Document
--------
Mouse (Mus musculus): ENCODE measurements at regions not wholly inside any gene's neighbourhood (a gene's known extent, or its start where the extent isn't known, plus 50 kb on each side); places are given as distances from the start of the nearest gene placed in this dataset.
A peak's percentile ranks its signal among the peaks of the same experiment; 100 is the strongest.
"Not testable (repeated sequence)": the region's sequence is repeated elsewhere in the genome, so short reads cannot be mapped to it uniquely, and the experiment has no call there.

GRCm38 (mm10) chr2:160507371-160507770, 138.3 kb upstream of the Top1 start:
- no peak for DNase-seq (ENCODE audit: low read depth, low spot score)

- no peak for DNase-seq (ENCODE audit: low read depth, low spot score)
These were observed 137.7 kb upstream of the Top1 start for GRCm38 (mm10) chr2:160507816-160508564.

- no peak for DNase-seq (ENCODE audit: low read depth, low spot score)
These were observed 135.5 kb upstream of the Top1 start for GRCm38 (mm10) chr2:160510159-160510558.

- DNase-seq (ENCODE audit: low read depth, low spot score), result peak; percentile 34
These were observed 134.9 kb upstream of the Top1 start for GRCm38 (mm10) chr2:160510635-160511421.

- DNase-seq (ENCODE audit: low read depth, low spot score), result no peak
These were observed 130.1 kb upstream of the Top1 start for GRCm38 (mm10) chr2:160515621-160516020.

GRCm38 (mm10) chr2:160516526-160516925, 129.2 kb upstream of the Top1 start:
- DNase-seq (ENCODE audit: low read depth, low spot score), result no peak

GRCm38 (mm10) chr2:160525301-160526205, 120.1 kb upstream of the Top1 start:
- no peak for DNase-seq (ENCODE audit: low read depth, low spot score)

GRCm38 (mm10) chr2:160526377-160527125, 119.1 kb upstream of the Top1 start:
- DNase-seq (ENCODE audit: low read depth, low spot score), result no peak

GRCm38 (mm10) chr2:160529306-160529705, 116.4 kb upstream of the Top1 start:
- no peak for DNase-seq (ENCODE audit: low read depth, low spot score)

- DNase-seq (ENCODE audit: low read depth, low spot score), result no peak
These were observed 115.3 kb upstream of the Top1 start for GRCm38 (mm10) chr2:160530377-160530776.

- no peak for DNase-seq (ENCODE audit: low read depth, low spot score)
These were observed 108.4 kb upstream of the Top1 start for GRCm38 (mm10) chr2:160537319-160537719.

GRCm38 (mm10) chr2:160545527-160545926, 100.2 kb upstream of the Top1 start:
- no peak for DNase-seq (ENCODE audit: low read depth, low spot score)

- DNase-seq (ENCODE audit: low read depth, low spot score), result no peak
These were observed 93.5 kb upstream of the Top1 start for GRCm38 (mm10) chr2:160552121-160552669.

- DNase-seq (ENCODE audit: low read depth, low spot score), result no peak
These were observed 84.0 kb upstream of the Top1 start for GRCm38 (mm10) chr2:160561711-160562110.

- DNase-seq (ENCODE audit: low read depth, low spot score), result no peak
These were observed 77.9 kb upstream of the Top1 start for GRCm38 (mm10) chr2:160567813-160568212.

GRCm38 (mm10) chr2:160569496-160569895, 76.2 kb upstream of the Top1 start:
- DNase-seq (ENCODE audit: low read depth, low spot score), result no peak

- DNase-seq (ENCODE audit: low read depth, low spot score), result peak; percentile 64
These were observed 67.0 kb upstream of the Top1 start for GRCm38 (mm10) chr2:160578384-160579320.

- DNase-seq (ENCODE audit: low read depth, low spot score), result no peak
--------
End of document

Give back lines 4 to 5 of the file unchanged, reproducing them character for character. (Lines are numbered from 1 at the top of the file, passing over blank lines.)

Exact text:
GRCm38 (mm10) chr2:160507371-160507770, 138.3 kb upstream of the Top1 start:
- no peak for DNase-seq (ENCODE audit: low read depth, low spot score)